Blessed Are The Consumers: Climate Change and The Practice of Restraint

Download PDF: RV Copeland, Blessed are the Consumers

By Sallie McFague
Minneapolis: Fortress Press, 2013. 225 pages. $24.

In Blessed Are the Consumers, Sallie McFague takes up the challenge that the “twin planetary crisis of climate change and unjust financial distribution” issues to world religions: to “present a radical alternative to the good life for both people and the planet” (xi). McFague finds that radical alternative in an expansive understanding of the Christian concept of kenosis, or self-emptying. Her stated goal is not to provide new information about the crisis that we face today, but rather to help move people “from belief to action, from denial to profound change at both personal and public levels” (xii). In order to do so, she explores religious concepts of conversion and kenosis, scientific discourse regarding evolution and the interdependence of all existent things, and the exchange of energy in the ecosystem through the stories of the lives of three countercultural saints who show the way to a life well-lived.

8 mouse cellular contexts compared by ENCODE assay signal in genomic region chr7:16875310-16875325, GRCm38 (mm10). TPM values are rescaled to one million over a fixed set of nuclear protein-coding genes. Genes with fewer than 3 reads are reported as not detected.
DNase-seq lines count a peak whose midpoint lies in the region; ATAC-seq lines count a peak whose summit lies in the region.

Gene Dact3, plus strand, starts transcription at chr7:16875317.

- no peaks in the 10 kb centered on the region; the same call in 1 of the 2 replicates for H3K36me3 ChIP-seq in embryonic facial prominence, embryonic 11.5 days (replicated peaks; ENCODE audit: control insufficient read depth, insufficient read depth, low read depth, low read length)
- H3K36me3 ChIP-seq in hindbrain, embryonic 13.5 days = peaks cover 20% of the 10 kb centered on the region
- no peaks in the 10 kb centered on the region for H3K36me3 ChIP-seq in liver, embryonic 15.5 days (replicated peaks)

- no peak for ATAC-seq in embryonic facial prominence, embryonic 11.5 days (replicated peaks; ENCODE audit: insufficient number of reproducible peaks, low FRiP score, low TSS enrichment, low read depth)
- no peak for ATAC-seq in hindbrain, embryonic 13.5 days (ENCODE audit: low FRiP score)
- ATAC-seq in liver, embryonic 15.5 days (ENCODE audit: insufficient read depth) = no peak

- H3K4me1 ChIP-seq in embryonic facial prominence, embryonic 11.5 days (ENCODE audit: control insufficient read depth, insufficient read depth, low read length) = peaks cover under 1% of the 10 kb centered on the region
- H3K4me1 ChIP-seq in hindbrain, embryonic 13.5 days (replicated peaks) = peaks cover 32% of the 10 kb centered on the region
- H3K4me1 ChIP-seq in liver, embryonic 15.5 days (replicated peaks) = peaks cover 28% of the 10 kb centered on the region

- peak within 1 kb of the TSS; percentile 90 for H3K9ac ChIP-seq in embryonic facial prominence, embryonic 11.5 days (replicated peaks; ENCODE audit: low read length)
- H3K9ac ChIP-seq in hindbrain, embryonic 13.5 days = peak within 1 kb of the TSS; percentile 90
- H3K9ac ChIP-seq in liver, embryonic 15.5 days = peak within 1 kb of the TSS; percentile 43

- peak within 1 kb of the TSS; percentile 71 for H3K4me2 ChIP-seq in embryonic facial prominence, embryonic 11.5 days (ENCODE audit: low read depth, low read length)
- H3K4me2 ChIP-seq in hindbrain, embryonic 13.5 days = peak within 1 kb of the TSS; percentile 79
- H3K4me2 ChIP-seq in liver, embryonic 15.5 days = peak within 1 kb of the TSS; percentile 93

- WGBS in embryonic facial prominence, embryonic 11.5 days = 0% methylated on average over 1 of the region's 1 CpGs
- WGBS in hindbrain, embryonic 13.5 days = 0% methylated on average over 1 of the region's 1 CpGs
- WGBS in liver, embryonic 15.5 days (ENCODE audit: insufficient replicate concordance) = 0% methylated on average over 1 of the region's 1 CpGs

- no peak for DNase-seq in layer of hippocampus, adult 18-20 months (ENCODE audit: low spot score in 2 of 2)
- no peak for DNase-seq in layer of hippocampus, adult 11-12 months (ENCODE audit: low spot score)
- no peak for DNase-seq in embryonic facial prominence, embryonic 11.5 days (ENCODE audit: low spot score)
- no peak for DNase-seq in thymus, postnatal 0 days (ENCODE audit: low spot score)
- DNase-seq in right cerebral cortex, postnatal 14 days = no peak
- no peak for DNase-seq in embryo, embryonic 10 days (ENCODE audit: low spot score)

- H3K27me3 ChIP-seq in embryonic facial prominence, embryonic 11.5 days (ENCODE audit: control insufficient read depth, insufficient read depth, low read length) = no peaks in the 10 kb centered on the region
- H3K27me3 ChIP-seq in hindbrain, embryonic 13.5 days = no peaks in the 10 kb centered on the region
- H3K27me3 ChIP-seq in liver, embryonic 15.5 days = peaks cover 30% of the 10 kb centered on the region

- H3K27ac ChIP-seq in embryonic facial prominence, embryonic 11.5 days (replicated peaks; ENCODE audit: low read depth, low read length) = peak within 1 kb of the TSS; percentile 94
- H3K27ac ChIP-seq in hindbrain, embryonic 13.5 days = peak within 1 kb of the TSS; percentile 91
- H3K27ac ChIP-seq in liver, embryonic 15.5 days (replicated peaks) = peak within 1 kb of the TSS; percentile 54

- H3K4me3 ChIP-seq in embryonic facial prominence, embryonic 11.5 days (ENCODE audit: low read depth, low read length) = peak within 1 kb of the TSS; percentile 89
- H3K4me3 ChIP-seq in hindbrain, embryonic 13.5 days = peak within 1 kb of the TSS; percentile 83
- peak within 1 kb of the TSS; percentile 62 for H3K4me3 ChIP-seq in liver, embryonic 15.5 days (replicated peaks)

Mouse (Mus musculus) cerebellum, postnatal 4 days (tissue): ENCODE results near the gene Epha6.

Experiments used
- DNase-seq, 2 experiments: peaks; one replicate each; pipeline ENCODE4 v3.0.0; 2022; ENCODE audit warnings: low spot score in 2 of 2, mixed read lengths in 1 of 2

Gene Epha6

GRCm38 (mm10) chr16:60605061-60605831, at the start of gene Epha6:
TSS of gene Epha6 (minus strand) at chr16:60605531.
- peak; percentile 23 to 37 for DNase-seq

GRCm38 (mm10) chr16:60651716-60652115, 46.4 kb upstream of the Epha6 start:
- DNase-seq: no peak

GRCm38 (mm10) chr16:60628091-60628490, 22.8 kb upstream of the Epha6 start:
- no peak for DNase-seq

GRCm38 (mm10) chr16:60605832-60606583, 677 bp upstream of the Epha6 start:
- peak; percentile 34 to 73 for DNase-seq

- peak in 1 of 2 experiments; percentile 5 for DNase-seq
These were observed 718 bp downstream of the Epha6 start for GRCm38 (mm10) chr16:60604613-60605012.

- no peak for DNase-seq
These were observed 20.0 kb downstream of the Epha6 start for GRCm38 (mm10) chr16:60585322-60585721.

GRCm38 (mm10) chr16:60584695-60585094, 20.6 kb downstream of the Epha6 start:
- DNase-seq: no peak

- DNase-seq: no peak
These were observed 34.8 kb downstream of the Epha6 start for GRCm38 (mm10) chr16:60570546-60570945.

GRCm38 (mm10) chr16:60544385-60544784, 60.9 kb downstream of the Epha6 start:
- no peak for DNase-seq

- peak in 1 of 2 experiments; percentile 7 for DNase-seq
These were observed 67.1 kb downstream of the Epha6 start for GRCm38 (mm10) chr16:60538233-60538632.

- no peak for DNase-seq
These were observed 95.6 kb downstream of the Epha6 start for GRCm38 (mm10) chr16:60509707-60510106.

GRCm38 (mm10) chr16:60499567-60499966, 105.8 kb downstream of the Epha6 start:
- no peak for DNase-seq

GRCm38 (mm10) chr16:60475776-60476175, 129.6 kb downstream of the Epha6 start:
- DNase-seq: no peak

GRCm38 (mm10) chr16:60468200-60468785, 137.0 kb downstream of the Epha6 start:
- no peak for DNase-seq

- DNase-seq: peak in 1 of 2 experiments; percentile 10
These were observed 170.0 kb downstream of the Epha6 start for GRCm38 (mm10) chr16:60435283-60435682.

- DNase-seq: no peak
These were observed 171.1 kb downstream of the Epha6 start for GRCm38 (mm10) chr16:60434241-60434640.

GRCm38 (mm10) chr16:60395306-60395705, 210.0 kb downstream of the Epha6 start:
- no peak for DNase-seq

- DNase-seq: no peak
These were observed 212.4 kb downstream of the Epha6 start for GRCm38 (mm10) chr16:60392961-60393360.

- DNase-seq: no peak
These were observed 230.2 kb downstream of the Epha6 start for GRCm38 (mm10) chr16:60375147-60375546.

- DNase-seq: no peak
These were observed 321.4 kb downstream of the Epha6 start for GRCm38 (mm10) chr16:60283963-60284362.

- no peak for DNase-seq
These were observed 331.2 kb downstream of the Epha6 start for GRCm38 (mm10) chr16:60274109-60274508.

McFague’s intended audience consists of the people whom she argues are being called to empty themselves so that others may live: upper- and middle-class citizens of Western industrialized nations. While she argues that many, if not all, of the world religions have concepts similar to kenosis, her analysis focuses mainly on what Christianity has to contribute towards providing and maintaining an alternative to our consumption-driven, market model of understanding reality. McFague’s argument is anything but obscurely academic: she writes primarily to the lay Christians of the United States. Rather than start from any specific Christian doctrine, she begins her argument with the claim that today’s widespread interest in personal narratives (as seen in such phenomena as reality TV and internet blogs) stems from the fact that personal narrative is concerned with the issue of “how to live well” (1). Recognizing the power of the personal narratives, McFague offers the lives of three modern saints—John Woolman, Simone Weil, and Dorothy Day—to illustrate how these three people found fulfillment in self-emptying. In her analysis of their life stories, McFague draws out four characteristics that they shared, and that she argues are also applicable to our lives in the face of climate change and unjust financial distribution. These include the maintenance of a “wild space” through the practice of voluntary poverty, the development of the ability to pay attention to others (particularly their physical needs), the development of a “universal self” that includes all of creation, and the recognition that the kenotic worldview that emerges from this understanding of the self is relevant to both public and personal actions.